Wednesday, June 29, 2011

Tropical Storm Arlene (2011)

Storm Active: June 28-30

Arlene originated from one of many tropical waves emerging off of the west coast of Africa during late June. On June 25, this particular wave, at the time moving onto the Yucatan Peninsula, began to interact with a broad trough of low pressure over Central America and the waters to the north. This interaction generated an area of scattered showers and extending westward from the wave itself into the western Caribbean Sea. The next day, on June 26, the wave moved over the central Yucatan, and thunderstorm activity concentrated along it, extending from north to south. On June 27, the wave emerged into the Bay of Campeche, and immediately rain bands began to form about a low pressure center in the southeasternmost area of the Bay, just north of the Mexican coast. The low tracked slowly west-northwestward and strengthened, but upper level winds were not yet favorable, and the circulation was not yet well-defined. However, wind shear diminished further on June 28, and the low was upgraded to Tropical Storm Arlene that evening.

Arlene maintained a slow west-northwest motion overnight, and the rain bands, formerly being sparse, quickly increased in convection early on June 29. The cyclone, which had only minimal tropical storm strength up to this point, intensified as it turned more to the west. By later that day, rain and wind began to sweep across the Mexican coast. Despite its proximity to land, Arlene's winds continued to increase, and the cyclone reached its peak intensity of 65 mph winds and a minimum pressure of 993 mb just before landfall near Cabo Rojo, Mexico. Before losing its water supply, which provided fuel for Arlene's convection, it also developed an eye-like feature.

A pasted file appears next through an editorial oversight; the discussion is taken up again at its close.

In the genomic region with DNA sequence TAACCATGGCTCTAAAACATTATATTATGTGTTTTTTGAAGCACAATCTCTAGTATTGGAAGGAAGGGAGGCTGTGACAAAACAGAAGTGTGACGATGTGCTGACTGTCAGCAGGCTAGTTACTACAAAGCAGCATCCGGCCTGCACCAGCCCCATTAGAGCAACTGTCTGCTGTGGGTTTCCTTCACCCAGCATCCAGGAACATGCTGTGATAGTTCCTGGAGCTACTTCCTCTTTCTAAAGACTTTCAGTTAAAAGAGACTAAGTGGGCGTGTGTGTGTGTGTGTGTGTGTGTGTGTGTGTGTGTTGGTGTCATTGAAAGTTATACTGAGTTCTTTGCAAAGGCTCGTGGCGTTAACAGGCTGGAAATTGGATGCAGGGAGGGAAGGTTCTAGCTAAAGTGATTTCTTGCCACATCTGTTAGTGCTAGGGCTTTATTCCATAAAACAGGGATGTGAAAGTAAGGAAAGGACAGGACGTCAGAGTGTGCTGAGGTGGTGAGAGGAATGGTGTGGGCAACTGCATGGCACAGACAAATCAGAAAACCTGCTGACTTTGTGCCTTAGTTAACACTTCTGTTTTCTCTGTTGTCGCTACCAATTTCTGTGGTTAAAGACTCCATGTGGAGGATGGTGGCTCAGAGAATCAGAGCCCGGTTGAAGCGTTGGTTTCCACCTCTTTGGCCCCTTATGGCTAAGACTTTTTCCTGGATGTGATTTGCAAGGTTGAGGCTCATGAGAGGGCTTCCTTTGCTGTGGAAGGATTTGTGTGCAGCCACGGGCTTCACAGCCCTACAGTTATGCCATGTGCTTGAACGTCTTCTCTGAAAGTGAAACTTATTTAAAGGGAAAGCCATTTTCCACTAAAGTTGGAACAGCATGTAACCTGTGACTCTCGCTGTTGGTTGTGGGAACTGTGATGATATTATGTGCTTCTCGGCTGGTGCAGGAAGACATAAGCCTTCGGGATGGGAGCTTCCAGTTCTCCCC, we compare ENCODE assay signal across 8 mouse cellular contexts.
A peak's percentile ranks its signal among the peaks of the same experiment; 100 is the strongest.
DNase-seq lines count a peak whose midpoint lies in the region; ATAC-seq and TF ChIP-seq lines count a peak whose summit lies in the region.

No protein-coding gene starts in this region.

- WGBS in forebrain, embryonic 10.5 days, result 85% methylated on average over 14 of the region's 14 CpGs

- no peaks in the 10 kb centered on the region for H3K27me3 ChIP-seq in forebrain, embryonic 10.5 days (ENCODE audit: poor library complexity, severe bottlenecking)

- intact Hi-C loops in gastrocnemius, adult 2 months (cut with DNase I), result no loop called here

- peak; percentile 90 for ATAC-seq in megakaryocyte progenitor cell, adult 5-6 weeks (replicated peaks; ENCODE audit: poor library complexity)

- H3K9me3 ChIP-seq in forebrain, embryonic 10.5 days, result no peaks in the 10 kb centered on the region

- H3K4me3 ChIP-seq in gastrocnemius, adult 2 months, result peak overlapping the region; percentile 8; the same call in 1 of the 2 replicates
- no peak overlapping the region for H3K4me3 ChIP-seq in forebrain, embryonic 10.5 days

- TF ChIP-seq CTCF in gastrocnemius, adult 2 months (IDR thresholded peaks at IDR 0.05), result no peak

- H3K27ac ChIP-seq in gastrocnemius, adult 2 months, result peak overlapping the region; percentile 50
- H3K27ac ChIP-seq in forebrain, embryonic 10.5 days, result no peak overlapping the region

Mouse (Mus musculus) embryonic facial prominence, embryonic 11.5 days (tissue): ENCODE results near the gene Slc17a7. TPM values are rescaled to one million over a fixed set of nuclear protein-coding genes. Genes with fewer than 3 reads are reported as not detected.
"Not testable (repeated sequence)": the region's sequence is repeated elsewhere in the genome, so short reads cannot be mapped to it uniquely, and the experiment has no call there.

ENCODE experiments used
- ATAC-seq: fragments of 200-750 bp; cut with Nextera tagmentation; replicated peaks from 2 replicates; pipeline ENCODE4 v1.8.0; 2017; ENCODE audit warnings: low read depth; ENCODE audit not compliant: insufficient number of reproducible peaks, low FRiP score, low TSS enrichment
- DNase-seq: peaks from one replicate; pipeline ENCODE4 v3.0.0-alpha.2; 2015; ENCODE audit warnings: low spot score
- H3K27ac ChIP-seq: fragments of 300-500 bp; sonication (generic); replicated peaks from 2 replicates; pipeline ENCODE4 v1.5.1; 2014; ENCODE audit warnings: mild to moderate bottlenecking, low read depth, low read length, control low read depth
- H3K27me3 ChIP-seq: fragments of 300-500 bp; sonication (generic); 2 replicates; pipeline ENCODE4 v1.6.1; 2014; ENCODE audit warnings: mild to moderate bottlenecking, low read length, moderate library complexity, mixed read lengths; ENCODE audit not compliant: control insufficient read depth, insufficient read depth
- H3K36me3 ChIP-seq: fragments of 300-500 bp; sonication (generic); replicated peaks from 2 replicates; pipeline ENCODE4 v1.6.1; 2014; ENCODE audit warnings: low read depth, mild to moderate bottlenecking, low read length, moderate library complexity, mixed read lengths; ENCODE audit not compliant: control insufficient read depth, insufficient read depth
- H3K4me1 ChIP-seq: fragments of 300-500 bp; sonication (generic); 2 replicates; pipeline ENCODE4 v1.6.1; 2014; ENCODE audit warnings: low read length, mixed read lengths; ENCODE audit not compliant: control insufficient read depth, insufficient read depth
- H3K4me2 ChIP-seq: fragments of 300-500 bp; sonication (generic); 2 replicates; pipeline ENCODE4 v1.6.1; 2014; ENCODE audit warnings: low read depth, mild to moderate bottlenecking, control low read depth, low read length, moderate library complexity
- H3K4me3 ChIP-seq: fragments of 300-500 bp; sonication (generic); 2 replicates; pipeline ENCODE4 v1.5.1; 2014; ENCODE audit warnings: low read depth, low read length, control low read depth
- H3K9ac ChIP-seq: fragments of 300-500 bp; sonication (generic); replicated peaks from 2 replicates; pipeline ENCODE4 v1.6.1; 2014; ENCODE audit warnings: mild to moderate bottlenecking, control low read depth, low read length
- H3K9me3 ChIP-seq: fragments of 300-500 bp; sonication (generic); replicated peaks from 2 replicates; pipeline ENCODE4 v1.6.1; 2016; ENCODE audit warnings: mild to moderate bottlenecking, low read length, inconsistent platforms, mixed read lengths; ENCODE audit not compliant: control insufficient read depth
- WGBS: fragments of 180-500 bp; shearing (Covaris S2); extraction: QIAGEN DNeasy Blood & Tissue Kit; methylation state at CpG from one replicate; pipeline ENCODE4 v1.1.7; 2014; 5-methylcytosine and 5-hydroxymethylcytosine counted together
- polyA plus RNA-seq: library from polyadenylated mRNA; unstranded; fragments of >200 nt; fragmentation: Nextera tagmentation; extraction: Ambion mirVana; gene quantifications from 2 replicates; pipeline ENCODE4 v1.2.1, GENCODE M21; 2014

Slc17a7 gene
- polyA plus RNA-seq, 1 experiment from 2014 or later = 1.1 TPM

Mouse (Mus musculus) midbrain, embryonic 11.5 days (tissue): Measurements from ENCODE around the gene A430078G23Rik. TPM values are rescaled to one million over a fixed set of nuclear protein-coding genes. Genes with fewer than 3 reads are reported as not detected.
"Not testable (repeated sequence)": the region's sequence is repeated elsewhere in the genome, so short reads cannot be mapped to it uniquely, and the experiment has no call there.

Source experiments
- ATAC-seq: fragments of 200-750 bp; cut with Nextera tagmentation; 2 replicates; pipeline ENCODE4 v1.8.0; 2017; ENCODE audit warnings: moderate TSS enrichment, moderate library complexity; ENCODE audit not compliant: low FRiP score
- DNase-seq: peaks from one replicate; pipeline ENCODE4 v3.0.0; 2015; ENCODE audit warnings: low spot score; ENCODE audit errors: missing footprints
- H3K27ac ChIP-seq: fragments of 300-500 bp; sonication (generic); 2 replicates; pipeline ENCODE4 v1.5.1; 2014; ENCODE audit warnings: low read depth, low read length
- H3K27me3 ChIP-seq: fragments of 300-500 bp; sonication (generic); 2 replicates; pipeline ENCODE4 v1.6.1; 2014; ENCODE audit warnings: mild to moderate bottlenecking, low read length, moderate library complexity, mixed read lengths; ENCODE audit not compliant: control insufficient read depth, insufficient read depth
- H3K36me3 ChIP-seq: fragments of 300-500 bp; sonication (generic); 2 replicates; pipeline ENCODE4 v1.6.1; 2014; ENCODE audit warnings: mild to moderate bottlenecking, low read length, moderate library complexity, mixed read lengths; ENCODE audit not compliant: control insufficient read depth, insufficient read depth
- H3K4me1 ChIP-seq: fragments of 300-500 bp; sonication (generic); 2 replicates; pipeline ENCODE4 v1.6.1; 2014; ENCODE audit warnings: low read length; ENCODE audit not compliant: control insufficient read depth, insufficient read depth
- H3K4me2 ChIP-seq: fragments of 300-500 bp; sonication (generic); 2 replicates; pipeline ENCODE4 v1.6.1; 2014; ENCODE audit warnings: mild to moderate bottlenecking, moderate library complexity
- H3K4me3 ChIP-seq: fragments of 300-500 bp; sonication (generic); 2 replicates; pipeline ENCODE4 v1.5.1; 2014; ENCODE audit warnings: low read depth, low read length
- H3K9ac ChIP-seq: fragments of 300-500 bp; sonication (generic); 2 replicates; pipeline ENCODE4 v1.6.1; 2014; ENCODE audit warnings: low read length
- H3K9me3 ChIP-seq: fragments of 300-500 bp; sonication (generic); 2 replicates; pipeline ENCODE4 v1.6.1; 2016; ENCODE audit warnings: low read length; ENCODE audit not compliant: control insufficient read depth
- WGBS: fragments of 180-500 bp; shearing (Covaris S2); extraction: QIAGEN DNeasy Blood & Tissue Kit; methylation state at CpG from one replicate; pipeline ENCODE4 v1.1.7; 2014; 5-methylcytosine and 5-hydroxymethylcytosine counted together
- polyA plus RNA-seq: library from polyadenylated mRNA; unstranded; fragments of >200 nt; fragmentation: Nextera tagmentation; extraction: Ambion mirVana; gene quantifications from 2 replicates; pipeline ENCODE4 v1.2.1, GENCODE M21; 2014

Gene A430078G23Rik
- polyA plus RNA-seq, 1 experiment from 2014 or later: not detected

After landfall early on June 30, Arlene began to quickly weaken over land, becoming a tropical depression that afternoon, and dissipating that evening. The remnants of Arlene caused rain in Mexico for an additional day before moving west into cold Pacific waters. The moisture from Arlene, although causing significant flooding in parts of northeastern Mexico, had a more positive effect on areas of Texas. In that state, numerous thunderstorm activity was generated by the trough associated with Arlene, temporarily relieving drought conditions. 25 fatalities, including 11 direct and 14 indirect, are associated with Arlene.

Arlene near peak intensity shortly after landfall in Mexico. Although a strong tropical storm, Arlene's center (and eye feature) are still not well defined.

Track of Arlene.